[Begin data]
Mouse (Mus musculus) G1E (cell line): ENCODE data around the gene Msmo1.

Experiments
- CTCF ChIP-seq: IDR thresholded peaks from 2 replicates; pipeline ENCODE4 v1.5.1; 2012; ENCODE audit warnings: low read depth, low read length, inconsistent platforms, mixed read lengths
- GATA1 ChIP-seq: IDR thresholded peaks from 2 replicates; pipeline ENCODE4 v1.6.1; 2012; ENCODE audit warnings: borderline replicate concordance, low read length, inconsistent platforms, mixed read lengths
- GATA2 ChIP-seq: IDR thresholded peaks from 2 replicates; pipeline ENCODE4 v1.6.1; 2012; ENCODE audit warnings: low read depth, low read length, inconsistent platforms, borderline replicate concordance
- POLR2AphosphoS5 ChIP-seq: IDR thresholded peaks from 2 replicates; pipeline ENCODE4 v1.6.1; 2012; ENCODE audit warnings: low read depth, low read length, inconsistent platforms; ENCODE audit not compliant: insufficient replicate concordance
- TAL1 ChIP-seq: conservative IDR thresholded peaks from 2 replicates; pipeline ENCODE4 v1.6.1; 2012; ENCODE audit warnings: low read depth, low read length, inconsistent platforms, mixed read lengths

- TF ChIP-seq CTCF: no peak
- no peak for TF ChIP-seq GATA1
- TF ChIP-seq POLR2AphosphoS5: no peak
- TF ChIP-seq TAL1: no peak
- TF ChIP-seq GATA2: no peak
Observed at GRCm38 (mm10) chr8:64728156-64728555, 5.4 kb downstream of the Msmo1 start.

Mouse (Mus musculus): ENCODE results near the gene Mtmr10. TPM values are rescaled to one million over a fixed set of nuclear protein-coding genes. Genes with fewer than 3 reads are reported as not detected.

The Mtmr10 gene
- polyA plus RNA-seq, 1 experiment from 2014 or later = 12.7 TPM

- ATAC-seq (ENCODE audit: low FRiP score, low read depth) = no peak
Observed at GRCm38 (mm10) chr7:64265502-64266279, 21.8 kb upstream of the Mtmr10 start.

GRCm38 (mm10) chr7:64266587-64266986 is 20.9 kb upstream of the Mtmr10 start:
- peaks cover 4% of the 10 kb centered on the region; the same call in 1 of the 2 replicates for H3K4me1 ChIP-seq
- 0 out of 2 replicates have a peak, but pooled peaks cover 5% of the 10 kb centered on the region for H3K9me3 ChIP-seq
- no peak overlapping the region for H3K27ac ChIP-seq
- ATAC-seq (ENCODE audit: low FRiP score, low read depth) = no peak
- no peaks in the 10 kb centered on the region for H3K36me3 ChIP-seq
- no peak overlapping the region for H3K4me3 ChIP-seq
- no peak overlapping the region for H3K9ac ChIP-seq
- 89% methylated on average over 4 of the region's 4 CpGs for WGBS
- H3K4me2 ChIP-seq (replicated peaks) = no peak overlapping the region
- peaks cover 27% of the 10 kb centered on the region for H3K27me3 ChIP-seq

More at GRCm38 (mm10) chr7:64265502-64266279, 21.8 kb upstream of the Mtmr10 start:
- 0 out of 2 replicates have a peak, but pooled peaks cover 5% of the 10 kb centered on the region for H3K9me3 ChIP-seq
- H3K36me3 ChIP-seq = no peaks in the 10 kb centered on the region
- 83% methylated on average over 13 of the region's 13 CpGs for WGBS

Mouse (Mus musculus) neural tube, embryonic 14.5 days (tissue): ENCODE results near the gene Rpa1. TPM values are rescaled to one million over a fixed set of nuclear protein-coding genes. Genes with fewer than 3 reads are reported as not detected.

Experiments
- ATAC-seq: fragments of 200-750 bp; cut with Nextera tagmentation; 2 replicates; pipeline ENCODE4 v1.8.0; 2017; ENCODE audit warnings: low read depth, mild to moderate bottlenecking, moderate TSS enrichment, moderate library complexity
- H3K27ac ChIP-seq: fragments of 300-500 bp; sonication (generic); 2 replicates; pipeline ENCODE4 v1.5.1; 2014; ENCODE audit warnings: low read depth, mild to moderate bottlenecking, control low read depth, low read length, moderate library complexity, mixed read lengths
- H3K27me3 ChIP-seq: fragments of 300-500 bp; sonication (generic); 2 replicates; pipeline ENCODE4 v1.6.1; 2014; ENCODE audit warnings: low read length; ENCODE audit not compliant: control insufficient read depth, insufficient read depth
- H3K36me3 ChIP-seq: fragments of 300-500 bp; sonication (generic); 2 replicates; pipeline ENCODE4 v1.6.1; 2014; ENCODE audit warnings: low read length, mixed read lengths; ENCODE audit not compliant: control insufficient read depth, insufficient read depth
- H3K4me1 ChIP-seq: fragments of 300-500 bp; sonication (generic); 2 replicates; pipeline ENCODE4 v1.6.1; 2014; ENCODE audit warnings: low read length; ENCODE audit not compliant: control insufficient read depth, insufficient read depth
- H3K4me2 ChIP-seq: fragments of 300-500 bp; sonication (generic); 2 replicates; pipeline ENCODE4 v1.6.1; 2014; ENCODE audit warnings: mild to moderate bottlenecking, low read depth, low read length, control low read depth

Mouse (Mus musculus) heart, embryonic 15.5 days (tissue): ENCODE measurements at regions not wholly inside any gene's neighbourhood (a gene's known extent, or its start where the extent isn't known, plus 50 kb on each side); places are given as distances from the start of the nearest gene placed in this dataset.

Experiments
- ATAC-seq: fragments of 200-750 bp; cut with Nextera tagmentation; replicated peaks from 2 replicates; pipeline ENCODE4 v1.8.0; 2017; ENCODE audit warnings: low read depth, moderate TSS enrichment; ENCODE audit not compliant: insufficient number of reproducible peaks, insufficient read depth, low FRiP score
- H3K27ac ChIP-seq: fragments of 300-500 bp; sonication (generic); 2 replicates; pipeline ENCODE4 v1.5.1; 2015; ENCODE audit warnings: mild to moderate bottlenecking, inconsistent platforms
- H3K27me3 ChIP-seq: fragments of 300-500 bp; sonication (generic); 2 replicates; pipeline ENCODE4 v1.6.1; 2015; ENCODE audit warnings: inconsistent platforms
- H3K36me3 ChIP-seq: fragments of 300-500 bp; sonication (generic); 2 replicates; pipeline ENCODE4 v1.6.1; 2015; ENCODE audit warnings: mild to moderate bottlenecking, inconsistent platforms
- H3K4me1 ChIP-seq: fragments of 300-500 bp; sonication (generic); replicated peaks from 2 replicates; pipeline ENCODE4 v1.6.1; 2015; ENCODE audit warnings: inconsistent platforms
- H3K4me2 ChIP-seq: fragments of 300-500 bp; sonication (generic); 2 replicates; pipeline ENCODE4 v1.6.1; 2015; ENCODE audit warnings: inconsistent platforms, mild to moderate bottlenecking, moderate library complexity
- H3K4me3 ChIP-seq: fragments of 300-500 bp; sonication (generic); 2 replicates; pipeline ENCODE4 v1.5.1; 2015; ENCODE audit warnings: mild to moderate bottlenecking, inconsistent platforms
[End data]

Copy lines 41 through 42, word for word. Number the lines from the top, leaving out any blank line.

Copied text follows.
- H3K4me2 ChIP-seq: fragments of 300-500 bp; sonication (generic); 2 replicates; pipeline ENCODE4 v1.6.1; 2014; ENCODE audit warnings: mild to moderate bottlenecking, low read depth, low read length, control low read depth

Mouse (Mus musculus) heart, embryonic 15.5 days (tissue): ENCODE measurements at regions not wholly inside any gene's neighbourhood (a gene's known extent, or its start where the extent isn't known, plus 50 kb on each side); places are given as distances from the start of the nearest gene placed in this dataset.